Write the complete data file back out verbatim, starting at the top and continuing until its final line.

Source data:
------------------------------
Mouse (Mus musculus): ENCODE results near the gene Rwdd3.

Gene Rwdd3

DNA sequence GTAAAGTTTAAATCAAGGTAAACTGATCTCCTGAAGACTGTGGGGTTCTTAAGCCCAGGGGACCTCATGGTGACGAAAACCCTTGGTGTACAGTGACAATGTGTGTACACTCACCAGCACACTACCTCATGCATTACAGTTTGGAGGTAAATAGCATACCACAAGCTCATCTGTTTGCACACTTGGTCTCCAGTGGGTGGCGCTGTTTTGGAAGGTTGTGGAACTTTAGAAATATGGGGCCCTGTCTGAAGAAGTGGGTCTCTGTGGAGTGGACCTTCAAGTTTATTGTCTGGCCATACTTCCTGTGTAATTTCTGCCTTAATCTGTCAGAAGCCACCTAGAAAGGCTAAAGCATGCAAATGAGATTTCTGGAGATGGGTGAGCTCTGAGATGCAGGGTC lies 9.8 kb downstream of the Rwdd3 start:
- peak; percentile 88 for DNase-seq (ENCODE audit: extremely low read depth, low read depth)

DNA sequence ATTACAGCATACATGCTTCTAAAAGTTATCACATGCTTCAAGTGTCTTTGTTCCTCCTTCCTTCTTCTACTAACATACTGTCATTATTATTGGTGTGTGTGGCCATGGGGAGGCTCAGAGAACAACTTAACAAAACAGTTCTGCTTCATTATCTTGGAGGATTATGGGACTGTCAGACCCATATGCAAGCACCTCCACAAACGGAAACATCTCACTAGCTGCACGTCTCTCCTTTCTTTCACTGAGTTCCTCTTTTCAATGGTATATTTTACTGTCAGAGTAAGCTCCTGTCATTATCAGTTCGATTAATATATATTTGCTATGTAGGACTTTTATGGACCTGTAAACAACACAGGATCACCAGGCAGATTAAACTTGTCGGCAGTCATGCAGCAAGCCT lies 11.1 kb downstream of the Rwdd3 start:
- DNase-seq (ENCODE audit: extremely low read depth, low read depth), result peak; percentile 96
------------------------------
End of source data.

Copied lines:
Mouse (Mus musculus): ENCODE results near the gene Rwdd3.

Gene Rwdd3

DNA sequence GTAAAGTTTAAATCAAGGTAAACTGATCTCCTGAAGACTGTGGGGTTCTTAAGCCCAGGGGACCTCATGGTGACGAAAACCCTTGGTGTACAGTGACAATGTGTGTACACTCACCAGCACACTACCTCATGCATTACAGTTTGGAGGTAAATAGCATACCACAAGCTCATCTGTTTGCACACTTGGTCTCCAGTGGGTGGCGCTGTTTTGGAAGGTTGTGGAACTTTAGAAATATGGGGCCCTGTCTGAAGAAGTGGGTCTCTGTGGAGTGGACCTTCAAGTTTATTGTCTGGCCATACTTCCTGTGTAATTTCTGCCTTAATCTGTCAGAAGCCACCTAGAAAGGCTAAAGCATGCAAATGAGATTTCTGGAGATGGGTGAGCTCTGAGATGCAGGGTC lies 9.8 kb downstream of the Rwdd3 start:
- peak; percentile 88 for DNase-seq (ENCODE audit: extremely low read depth, low read depth)

DNA sequence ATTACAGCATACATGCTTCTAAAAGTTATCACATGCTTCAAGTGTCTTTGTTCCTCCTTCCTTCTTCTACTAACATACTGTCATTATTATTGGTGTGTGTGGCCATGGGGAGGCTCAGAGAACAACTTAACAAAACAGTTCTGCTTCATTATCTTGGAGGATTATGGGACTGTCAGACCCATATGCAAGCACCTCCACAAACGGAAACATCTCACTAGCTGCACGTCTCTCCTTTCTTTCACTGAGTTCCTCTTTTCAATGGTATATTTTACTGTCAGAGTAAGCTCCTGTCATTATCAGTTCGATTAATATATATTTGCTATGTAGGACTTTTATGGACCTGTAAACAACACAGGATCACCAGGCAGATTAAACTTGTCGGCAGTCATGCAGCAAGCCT lies 11.1 kb downstream of the Rwdd3 start:
- DNase-seq (ENCODE audit: extremely low read depth, low read depth), result peak; percentile 96